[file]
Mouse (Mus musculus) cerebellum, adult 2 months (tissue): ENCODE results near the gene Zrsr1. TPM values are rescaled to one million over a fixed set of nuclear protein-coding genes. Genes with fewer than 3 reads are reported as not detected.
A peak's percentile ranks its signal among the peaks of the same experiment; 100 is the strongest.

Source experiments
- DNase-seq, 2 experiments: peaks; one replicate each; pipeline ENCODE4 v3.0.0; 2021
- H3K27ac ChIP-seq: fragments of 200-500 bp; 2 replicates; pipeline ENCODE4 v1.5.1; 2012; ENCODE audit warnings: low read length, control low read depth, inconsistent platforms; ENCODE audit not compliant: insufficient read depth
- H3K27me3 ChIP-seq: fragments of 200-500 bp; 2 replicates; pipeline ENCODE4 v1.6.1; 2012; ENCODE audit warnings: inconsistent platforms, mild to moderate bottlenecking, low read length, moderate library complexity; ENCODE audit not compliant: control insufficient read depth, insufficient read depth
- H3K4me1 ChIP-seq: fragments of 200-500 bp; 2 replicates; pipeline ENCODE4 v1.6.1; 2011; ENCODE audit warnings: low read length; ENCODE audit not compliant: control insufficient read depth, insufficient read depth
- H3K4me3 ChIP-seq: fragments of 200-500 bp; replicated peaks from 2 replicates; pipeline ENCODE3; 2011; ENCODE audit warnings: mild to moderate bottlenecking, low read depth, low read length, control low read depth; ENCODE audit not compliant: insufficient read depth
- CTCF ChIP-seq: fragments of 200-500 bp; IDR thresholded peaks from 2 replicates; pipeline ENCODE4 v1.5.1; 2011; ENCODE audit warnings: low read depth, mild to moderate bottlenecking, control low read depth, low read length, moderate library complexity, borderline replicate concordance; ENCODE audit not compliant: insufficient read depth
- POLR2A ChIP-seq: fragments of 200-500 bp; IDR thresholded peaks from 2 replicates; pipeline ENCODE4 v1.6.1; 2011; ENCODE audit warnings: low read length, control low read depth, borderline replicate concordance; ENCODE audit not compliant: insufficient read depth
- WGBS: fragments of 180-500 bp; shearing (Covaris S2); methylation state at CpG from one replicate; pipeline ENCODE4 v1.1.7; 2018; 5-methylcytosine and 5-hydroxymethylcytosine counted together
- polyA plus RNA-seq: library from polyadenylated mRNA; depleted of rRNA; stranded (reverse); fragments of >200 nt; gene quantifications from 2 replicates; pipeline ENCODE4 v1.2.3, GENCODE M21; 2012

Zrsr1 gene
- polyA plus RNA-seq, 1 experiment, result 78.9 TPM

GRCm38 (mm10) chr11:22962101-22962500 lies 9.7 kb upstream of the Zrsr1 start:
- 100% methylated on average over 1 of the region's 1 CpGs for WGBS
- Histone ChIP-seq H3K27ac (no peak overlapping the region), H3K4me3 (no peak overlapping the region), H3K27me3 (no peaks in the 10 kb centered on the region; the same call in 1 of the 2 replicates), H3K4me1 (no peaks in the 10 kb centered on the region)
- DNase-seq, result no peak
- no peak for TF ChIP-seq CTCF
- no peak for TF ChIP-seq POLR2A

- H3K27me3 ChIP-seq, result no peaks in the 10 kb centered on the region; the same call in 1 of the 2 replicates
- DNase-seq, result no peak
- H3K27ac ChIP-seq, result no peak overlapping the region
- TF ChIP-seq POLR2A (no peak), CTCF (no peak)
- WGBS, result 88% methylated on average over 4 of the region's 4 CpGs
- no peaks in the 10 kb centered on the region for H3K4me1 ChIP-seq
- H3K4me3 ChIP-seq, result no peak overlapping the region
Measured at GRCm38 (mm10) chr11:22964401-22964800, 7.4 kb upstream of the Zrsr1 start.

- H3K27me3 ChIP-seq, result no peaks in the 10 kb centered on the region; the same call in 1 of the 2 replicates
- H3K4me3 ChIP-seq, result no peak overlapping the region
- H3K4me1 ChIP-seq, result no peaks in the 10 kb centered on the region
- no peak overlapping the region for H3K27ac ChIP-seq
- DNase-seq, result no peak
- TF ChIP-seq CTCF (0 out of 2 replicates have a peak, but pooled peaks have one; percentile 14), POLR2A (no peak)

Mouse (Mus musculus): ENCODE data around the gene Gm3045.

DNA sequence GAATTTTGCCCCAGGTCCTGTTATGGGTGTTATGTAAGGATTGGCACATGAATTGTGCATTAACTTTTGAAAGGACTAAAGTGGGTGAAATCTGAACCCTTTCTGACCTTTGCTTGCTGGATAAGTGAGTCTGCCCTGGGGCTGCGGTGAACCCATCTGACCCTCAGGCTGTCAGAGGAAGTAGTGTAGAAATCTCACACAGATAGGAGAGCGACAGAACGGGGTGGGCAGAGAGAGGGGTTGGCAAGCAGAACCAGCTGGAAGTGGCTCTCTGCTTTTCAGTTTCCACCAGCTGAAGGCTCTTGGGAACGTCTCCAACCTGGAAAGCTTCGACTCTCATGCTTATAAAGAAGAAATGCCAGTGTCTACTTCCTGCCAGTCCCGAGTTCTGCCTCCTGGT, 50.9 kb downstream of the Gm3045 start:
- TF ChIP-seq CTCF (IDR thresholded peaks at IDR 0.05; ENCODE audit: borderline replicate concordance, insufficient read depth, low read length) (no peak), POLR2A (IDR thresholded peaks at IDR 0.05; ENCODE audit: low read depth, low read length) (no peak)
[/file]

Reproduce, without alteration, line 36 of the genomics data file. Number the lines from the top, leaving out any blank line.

DNA sequence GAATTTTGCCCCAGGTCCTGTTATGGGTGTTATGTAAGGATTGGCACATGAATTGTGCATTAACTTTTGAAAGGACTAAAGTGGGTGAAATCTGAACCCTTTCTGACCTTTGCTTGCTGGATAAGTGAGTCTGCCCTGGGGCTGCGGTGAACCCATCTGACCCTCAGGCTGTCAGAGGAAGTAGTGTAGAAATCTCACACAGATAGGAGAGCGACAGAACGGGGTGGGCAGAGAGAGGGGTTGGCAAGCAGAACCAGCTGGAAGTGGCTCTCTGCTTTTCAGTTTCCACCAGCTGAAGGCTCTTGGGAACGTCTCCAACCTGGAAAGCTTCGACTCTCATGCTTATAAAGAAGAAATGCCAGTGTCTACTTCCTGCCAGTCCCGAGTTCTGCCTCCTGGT, 50.9 kb downstream of the Gm3045 start: